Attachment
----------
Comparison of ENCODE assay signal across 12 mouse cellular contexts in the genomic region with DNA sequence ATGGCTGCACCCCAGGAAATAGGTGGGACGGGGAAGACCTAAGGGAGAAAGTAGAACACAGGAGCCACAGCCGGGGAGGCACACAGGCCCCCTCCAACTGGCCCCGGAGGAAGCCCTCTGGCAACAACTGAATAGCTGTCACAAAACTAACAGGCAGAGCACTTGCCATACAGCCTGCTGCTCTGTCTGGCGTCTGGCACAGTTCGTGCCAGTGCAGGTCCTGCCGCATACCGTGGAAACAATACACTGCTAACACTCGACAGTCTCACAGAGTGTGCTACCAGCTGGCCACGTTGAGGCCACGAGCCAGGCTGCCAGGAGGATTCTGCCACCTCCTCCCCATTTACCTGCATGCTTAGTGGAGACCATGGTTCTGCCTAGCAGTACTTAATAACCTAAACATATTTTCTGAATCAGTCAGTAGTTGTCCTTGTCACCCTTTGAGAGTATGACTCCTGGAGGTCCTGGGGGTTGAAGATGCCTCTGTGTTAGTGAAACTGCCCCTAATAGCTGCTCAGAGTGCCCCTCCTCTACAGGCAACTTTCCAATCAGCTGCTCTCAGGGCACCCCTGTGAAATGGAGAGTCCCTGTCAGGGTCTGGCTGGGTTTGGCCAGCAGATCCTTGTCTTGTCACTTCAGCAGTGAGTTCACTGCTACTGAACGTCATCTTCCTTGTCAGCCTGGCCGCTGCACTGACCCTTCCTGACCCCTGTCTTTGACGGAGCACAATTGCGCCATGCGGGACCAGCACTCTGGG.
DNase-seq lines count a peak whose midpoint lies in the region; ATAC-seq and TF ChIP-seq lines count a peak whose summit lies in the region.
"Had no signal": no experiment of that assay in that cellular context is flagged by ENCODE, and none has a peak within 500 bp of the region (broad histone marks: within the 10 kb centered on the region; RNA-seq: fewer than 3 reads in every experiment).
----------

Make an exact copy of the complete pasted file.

Comparison of ENCODE assay signal across 12 mouse cellular contexts in the genomic region with DNA sequence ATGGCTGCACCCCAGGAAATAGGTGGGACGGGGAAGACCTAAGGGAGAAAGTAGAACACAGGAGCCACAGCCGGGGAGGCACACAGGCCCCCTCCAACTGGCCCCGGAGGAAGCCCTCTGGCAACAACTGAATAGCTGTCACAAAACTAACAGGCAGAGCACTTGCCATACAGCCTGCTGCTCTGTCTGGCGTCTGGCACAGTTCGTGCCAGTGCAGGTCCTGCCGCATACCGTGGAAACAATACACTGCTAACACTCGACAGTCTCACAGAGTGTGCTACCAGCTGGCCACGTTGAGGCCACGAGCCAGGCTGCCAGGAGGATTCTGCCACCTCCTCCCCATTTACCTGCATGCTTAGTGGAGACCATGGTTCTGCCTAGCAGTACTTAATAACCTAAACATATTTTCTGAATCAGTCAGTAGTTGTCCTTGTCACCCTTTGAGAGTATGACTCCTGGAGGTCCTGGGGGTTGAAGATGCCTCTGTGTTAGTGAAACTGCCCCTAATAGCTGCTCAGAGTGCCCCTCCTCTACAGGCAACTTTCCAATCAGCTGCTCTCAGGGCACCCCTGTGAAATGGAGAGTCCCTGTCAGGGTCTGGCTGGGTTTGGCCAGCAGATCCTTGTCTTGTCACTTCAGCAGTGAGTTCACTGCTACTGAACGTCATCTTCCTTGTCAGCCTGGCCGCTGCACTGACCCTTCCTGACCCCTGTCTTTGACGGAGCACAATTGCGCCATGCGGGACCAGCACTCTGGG.
DNase-seq lines count a peak whose midpoint lies in the region; ATAC-seq and TF ChIP-seq lines count a peak whose summit lies in the region.
"Had no signal": no experiment of that assay in that cellular context is flagged by ENCODE, and none has a peak within 500 bp of the region (broad histone marks: within the 10 kb centered on the region; RNA-seq: fewer than 3 reads in every experiment).